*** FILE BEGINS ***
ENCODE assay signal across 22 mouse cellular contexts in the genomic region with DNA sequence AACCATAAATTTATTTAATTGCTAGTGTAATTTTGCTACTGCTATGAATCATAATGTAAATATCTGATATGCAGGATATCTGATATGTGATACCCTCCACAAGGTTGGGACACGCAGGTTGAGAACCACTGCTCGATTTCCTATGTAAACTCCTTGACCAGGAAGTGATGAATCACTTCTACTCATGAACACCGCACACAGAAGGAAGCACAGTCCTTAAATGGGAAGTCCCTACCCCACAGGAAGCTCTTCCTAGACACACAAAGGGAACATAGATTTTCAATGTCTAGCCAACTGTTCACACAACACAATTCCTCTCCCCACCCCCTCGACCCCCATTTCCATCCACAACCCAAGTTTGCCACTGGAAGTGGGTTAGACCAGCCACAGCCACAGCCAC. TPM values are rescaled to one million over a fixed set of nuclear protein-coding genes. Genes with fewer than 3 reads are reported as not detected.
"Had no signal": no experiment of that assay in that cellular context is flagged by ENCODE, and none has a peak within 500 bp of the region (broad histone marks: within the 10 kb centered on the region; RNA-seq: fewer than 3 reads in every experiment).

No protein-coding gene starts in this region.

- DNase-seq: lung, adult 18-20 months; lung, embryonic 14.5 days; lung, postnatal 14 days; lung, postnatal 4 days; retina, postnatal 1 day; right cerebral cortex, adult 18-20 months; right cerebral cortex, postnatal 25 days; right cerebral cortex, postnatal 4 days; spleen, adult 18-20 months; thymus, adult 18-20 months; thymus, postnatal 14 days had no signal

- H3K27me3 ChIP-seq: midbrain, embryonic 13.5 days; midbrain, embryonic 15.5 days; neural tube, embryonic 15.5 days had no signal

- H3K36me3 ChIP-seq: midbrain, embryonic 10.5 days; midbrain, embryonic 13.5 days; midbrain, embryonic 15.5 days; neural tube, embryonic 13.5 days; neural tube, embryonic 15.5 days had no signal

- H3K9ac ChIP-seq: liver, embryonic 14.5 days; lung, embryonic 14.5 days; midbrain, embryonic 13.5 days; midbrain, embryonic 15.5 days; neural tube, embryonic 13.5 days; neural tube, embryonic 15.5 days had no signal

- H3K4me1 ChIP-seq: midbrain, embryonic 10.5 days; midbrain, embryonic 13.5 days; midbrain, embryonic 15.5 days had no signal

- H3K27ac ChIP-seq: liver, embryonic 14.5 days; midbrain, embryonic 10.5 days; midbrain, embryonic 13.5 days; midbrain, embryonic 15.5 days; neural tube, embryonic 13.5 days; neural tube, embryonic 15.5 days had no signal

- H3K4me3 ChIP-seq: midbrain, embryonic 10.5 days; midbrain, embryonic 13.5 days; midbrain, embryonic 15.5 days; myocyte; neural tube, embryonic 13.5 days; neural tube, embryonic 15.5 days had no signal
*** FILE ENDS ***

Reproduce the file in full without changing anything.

ENCODE assay signal across 22 mouse cellular contexts in the genomic region with DNA sequence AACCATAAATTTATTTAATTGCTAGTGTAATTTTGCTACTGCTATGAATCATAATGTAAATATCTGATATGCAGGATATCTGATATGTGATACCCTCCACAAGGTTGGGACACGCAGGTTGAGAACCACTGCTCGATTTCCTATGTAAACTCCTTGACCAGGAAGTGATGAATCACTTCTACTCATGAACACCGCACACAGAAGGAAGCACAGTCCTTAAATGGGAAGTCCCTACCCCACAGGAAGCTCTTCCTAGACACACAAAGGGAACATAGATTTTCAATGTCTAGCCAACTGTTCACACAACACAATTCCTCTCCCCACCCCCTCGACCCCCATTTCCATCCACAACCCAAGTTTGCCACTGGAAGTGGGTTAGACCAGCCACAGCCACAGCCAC. TPM values are rescaled to one million over a fixed set of nuclear protein-coding genes. Genes with fewer than 3 reads are reported as not detected.
"Had no signal": no experiment of that assay in that cellular context is flagged by ENCODE, and none has a peak within 500 bp of the region (broad histone marks: within the 10 kb centered on the region; RNA-seq: fewer than 3 reads in every experiment).

No protein-coding gene starts in this region.

- DNase-seq: lung, adult 18-20 months; lung, embryonic 14.5 days; lung, postnatal 14 days; lung, postnatal 4 days; retina, postnatal 1 day; right cerebral cortex, adult 18-20 months; right cerebral cortex, postnatal 25 days; right cerebral cortex, postnatal 4 days; spleen, adult 18-20 months; thymus, adult 18-20 months; thymus, postnatal 14 days had no signal

- H3K27me3 ChIP-seq: midbrain, embryonic 13.5 days; midbrain, embryonic 15.5 days; neural tube, embryonic 15.5 days had no signal

- H3K36me3 ChIP-seq: midbrain, embryonic 10.5 days; midbrain, embryonic 13.5 days; midbrain, embryonic 15.5 days; neural tube, embryonic 13.5 days; neural tube, embryonic 15.5 days had no signal

- H3K9ac ChIP-seq: liver, embryonic 14.5 days; lung, embryonic 14.5 days; midbrain, embryonic 13.5 days; midbrain, embryonic 15.5 days; neural tube, embryonic 13.5 days; neural tube, embryonic 15.5 days had no signal

- H3K4me1 ChIP-seq: midbrain, embryonic 10.5 days; midbrain, embryonic 13.5 days; midbrain, embryonic 15.5 days had no signal

- H3K27ac ChIP-seq: liver, embryonic 14.5 days; midbrain, embryonic 10.5 days; midbrain, embryonic 13.5 days; midbrain, embryonic 15.5 days; neural tube, embryonic 13.5 days; neural tube, embryonic 15.5 days had no signal

- H3K4me3 ChIP-seq: midbrain, embryonic 10.5 days; midbrain, embryonic 13.5 days; midbrain, embryonic 15.5 days; myocyte; neural tube, embryonic 13.5 days; neural tube, embryonic 15.5 days had no signal